(CMC) – The London-based Privy Council, Monday ordered former Trinidad and Tobago government minister, Austin Jack Warner and two other defendants to repay over TT$1.5 million (One TT dollar=US$0.16 cents) to a Trinidad-based company, Real Time Systems Limited.
In addition, the Law Lords said that payment of the TT$1,505,493 would include interest at the statutory rate from May 15, 2018 until repayment.
In 2007, the appellant, Real Time Systems Ltd, paid to the respondents a total of TT$1.5m by instalments, claiming that the sums were a loan which was due to be repaid even as Warner and the other respondents claimed that the sums were not loans.
They said that the appellant provided the funds to finance an election campaign on behalf of the now opposition United National Congress (UNC) of which Warner was a member.
In 2018, the High Court found the payments were loans based on a series of factual findings about the reasons for the payments.
But Warner and the respondents appealed to the Court of Appeal on the basis that the High Court judge had made factual findings and drawn inferences which were not open to him on the evidence.
In February 2020, the Court of Appeal agreed that the High Court judge had made an important finding for which there was no evidence and that he had failed to properly assess oral evidence given in the hearing. The appeal was allowed and the orders of the High Court Judge were set aside.
But in their appeal to the Privy Council, Warner argued that the Court of Appeal erred in finding it was entitled to set aside the factual findings of the High Court Judge.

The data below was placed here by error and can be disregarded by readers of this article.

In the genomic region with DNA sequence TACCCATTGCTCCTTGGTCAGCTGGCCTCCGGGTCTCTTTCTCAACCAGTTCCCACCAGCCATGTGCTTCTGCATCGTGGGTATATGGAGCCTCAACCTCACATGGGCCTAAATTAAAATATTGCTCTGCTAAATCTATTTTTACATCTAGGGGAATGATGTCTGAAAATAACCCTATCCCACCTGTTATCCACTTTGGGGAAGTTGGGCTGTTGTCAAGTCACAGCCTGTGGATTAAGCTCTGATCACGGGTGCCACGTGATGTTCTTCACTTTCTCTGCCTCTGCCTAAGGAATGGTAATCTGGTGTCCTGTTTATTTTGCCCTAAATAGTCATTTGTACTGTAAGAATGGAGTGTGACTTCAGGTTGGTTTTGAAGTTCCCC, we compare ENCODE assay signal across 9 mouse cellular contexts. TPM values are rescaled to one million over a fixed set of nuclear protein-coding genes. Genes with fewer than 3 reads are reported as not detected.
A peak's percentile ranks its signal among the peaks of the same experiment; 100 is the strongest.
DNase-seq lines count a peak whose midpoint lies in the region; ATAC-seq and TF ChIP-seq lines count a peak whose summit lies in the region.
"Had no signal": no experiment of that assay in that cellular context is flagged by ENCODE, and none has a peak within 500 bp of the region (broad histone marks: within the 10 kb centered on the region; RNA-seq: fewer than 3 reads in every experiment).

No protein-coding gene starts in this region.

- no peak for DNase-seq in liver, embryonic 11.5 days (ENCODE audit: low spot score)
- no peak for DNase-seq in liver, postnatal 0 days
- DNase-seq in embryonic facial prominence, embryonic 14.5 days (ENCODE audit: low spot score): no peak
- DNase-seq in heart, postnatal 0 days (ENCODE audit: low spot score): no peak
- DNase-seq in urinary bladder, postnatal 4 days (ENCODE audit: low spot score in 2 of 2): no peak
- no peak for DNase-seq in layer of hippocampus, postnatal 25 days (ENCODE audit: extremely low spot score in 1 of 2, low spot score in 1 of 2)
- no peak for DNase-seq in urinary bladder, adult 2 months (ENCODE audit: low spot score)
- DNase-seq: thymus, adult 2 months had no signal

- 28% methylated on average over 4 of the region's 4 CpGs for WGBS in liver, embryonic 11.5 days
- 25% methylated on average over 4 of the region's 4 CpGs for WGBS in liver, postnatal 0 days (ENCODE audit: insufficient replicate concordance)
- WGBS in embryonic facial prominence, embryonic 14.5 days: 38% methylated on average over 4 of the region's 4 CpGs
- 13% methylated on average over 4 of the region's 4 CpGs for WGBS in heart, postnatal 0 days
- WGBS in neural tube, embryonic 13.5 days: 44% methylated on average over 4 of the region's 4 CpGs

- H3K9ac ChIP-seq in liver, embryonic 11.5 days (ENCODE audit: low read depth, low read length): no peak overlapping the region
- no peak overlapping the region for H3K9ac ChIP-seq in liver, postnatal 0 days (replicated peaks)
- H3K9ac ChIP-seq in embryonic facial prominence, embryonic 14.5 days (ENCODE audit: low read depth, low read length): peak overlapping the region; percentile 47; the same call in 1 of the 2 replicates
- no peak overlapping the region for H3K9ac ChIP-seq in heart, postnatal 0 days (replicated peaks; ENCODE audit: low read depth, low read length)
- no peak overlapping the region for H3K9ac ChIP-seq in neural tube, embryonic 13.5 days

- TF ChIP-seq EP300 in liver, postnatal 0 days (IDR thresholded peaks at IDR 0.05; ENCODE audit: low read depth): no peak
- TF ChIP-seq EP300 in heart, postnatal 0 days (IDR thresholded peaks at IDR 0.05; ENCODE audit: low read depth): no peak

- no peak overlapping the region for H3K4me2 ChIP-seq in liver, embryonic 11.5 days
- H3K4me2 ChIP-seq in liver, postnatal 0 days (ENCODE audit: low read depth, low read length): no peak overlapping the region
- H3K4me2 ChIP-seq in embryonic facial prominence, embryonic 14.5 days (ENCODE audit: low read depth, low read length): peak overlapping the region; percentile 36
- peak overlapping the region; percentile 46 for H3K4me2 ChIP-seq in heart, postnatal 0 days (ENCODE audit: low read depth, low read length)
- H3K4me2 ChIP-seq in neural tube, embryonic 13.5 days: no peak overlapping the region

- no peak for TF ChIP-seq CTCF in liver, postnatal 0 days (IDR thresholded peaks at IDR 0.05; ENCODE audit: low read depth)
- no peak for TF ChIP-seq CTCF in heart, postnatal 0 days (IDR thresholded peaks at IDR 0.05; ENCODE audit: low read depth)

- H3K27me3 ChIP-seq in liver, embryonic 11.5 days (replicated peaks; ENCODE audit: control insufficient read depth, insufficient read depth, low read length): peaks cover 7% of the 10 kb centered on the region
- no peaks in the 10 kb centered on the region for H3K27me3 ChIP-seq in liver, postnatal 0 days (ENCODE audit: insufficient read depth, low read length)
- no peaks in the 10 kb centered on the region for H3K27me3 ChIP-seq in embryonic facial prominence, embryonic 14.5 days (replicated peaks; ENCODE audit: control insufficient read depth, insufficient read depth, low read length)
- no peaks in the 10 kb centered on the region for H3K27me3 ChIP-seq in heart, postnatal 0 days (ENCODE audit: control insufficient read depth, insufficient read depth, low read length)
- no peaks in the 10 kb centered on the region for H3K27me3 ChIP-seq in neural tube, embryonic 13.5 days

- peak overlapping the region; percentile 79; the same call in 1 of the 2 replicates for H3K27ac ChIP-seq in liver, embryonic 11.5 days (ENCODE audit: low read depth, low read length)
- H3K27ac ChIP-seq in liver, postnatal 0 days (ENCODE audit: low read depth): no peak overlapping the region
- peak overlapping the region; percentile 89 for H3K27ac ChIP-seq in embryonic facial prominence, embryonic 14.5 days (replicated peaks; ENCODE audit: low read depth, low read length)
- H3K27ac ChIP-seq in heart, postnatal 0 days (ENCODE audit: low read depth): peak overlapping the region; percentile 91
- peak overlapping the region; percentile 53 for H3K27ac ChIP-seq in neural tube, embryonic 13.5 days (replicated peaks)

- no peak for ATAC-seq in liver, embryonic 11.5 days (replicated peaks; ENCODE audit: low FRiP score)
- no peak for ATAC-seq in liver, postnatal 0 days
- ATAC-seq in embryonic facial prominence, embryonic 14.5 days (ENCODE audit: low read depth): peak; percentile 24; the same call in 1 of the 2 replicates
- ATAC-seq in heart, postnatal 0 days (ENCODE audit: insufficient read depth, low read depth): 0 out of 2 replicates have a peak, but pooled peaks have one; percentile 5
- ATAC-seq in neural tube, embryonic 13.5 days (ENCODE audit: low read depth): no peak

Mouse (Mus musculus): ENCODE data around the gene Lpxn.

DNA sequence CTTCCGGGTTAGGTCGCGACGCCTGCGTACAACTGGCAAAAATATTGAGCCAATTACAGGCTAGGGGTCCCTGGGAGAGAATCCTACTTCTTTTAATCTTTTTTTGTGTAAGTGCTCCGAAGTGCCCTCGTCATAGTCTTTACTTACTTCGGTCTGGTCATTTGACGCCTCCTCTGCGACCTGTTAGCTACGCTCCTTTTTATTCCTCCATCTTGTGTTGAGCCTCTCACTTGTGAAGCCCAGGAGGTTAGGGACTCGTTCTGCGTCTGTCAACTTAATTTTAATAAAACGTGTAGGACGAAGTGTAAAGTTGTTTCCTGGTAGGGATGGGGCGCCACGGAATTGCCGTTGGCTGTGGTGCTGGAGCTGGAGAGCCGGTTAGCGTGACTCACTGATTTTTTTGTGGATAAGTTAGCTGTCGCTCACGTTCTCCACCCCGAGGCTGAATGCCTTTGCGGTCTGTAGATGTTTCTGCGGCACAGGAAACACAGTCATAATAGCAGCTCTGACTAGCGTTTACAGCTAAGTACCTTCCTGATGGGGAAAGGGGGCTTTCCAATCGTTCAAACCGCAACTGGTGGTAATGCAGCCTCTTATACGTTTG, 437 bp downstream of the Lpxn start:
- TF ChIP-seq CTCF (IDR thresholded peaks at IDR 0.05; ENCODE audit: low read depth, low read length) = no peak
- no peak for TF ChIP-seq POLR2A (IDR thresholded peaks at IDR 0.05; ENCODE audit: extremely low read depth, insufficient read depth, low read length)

The Privy Council was told that the appeal arises in the context of proceedings brought by Real Time Systems Ltd against Renraw Investments Ltd, CCAM and Co Ltd and Jack Austin Warner in which the company sought to recover the multi-million dollar debt.
“The issue at trial was whether, as the claimant alleged, the money was paid by way of a loan to the defendants repayable on February 28, 2008, or whether as the defendants alleged, the money was a gift by the claimant to the defendants, in the form of a donation to finance a political party, the United National Congress (UNC) in respect of its 2007 general election campaign.
Warner and his companies argued that the judge was entitled to make his findings on the evidence and that the test for establishing apparent bias on the part of the judge has not been satisfied.
But in its 30 page ruling, the Privy Council, Trinidad and Tobago’s highest and final court, noted that before it was whether the majority in the Court of Appeal correctly applied the test by finding that there was a real possibility of bias by the judge against Warner.
“In relation to the first stage—that is, ascertaining all the circumstances which have a bearing on the suggestion that the judge is or would be biased—the Board considers that the circumstances include several relevant matters.”
The Privy Council said that the judge did not come to the trial with “preconceived and partisan views.
“He had not expressed any particular views on the subject of unregulated campaign financing prior to the trial. Rather, the judge was reacting to the case which was made by the defendants in their pleading and during cross-examination of Mr (Krishna) Lalla,” the owner of the company that had sought to recover the loan.
The Privy Council also ruled that there was no complaint about the way the judge conducted the trial, noting “rather, the judge carefully heard and then analysed all the evidence having had the benefit of and engaged with detailed closing submissions.
“Third, the judge’s antipathy to unregulated campaign financing….was not only directed at politicians who accepted campaign financing but was also directed at those who financed campaigns in order to “purchase goodwill and exercise undue influence over politicians and political parties”. The Board considers that the majority in the Court of Appeal wrongly characterised the judge’s antipathy as being directed solely at Mr Warner. It was not. “
The Privy Council also said that the comments made in the judge’s speech to the Trinidad and Tobago Transparency Institute did no more than repeat what was contained in his judgment.